The subject matter, it turned out, wasn't complicated, and neither was the prose. Ivan Ilyich, a judge, married, with two children, dies at the age of 45 after much suffering, reflection, and self-recrimination, and after considerable indictment by Tolstoy.

Ivan Ilyich is self-satisfied, opportunistic, shallow, grasping, dull, cold - in short, despicable - and Tolstoy presents him with no stylistic flourishes. In stern, spare, ironic tones, he prompts us to look closely and in condemnation at this man, and then, gradually and with gathering force, he induces not just our sympathy but our identification with him.

During an interval in the Melvinski trial in the large building of the Law Courts the members and public prosecutor met in Ivan Egorovich Shebek's private room, where the conversation turned on the celebrated Krasovski case. Fedor Vasilievich warmly maintained that it was not subject to their jurisdiction, Ivan Egorovich maintained the contrary, while Peter Ivanovich, not having entered into the discussion at the start, took no part in it but looked through the Gazette which had just been handed in.

"Here, read it yourself," replied Peter Ivanovich, handing Fedor Vasilievich the paper still damp from the press. Surrounded by a black border were the words: "Praskovya Fedorovna Golovina, with profound sorrow, informs relatives and friends of the demise of her beloved husband Ivan Ilych Golovin, Member of the Court of Justice, which occurred on February the 4th of this year 1882. the funeral will take place on Friday at one o'clock in the afternoon."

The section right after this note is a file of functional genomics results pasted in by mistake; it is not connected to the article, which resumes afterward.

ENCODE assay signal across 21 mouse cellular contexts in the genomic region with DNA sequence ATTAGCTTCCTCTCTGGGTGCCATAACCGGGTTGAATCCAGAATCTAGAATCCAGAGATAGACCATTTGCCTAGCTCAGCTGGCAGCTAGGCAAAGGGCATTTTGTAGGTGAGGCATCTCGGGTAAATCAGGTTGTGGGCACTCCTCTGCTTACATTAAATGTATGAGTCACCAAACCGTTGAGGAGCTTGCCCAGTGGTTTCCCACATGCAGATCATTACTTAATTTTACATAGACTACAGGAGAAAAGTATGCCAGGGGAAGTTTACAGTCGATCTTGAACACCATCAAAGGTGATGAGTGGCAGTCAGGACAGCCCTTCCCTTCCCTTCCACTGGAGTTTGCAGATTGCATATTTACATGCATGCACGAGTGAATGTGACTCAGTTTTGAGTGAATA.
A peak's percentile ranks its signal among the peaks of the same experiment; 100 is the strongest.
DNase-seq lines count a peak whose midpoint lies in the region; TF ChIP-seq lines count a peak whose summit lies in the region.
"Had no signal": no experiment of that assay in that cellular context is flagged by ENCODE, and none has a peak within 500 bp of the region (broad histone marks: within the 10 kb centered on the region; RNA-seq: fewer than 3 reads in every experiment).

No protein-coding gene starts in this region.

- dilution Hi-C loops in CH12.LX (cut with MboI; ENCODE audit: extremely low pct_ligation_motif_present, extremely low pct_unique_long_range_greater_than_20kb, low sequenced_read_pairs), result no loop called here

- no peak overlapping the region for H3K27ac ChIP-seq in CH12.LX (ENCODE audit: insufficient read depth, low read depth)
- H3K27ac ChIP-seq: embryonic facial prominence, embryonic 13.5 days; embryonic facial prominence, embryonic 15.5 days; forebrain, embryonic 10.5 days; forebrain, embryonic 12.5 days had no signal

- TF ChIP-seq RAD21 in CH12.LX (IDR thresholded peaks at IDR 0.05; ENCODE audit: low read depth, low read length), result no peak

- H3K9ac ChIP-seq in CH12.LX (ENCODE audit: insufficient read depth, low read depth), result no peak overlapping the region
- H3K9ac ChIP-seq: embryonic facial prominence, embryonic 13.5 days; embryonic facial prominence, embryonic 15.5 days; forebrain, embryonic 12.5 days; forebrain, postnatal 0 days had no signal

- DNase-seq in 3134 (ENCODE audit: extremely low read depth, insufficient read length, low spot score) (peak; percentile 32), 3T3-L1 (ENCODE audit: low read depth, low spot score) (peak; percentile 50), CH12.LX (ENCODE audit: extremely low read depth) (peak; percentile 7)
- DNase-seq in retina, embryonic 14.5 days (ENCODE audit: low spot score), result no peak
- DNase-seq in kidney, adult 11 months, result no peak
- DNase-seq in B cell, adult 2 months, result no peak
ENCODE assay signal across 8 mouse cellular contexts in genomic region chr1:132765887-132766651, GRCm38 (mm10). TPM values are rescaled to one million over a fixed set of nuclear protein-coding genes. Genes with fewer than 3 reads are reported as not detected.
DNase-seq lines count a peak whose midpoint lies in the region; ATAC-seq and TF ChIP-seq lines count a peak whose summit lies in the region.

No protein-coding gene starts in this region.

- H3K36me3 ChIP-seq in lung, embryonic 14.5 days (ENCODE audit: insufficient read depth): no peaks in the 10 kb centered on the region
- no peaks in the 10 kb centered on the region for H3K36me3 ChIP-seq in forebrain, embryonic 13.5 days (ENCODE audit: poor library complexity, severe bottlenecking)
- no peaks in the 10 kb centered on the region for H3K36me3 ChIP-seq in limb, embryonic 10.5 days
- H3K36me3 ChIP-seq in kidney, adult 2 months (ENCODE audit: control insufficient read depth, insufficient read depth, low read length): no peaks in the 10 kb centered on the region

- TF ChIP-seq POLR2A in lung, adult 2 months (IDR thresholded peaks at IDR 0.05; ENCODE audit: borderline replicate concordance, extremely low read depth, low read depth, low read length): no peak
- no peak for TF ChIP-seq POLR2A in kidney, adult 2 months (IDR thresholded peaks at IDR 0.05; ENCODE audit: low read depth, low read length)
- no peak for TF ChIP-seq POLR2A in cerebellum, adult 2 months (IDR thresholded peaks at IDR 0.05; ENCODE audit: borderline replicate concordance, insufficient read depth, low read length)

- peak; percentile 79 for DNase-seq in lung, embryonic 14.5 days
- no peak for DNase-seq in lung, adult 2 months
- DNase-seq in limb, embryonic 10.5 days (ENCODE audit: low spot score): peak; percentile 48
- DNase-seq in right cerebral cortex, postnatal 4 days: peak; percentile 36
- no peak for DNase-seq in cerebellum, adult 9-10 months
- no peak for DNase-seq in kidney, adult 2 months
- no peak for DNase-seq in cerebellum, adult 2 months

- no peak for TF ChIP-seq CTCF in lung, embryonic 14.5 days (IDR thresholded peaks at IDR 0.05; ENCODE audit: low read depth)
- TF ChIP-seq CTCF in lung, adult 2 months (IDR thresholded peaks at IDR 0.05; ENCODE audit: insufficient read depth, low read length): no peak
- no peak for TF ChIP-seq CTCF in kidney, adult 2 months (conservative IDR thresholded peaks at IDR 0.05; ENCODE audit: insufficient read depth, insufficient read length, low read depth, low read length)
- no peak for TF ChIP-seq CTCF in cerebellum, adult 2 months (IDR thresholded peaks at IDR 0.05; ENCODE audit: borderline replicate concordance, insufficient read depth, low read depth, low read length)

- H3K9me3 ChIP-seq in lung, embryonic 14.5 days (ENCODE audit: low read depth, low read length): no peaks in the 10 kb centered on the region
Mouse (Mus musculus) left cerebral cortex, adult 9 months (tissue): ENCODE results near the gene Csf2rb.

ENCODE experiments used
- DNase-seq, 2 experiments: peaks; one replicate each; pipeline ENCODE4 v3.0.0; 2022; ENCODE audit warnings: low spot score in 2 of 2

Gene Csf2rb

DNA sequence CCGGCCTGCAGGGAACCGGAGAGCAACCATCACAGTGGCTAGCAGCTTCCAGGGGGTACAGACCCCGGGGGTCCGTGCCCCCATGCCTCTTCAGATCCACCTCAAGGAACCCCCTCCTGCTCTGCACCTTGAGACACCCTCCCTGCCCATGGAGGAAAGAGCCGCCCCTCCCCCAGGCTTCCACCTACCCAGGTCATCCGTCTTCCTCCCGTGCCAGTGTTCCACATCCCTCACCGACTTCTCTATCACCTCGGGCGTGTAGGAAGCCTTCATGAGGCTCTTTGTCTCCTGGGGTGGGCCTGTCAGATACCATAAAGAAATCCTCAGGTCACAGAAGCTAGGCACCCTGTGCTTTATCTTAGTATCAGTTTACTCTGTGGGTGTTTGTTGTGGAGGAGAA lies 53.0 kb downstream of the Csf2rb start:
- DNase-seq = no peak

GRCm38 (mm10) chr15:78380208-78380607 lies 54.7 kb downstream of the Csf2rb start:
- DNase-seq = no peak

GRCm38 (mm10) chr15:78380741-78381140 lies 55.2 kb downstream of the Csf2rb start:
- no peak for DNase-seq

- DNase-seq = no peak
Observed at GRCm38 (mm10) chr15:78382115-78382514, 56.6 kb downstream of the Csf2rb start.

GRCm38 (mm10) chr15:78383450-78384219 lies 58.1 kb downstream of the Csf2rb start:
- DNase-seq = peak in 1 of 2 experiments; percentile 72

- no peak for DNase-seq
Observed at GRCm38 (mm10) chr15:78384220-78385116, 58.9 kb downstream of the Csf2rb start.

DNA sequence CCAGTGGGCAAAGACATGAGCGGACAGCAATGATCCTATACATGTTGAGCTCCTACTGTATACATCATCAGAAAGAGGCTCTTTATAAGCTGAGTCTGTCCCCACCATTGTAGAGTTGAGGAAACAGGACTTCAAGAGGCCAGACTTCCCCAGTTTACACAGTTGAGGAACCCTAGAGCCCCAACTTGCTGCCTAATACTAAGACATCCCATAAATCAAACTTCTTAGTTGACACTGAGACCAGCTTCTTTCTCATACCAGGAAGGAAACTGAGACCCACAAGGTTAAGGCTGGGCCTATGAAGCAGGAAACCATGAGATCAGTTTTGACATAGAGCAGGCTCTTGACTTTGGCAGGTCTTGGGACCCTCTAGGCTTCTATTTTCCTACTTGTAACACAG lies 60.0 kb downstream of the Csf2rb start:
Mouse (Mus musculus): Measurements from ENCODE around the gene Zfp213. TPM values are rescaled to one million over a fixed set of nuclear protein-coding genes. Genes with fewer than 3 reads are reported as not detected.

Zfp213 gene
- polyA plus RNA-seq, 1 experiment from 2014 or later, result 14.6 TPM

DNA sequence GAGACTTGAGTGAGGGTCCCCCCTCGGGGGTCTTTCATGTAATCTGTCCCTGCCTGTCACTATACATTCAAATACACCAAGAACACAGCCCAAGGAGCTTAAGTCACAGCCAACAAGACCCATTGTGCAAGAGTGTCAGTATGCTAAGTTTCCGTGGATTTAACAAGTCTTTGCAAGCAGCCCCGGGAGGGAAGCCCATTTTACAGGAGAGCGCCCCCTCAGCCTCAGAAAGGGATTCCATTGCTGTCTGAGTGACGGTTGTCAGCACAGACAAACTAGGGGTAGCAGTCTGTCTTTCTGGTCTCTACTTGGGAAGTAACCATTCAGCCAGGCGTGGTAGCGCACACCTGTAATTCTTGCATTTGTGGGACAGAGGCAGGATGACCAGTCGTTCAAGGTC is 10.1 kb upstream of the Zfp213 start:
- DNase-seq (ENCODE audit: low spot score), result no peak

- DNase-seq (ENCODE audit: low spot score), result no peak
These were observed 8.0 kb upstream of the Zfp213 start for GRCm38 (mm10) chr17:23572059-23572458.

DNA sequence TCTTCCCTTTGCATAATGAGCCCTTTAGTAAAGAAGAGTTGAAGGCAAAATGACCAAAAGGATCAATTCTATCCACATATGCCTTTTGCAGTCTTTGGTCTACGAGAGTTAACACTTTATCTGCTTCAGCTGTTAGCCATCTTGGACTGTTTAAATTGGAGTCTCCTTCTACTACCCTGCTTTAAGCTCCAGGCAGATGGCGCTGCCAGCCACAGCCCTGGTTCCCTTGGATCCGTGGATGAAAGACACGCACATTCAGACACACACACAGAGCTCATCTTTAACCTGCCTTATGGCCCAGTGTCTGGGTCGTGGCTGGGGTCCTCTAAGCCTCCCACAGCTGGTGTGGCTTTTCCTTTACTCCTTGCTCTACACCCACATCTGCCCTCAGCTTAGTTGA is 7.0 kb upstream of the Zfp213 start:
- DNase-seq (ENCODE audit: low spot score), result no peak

Ivan Ilych had been a colleague of the gentlemen present and was liked by them all. He had been ill for some weeks with an illness said to be incurable. His post had been kept open for him, but there had been conjectures that in case of his death Alexeev might receive his appointment, and that either Vinnikov or Shtabel would succeed Alexeev. So on receiving the news of Ivan Ilych's death the first thought of each of the gentlemen in that private room was of the changes and promotions it might occasion among themselves or their acquaintances.

Why The Death of Ivan Ilyich? Initially, because every recommended reading list pushed on me by teachers included Anna Karenina, which was long, whereas The Death of Ivan Ilyich was short. Why not check off Tolstoy in a sitting? The death part didn't sound enticing, but the author, supposedly, was an essential Dead White Guy if I was to hobnob impressively, someday, with fellow adults. Ivan Ilyich looked like the opposite of War and Peace (which is literally 25 times longer), and my crisp, quick ticket to at least a modicum of Tolstoyan literacy, provided I could endure the subject matter for an hour or two, after which I would go back to life as a teenager.

The subject matter, it turned out, wasn't complicated, and neither was the prose. Ivan Ilyich, a judge, married, with two children, dies at the age of 45 after much suffering, reflection, and self-recrimination, and after considerable indictment by Tolstoy.

Ivan Ilyich is self-satisfied, opportunistic, shallow, grasping, dull, cold - in short, despicable - and Tolstoy presents him with no stylistic flourishes. In stern, spare, ironic tones, he prompts us to look closely and in condemnation at this man, and then, gradually and with gathering force, he induces not just our sympathy but our identification with him.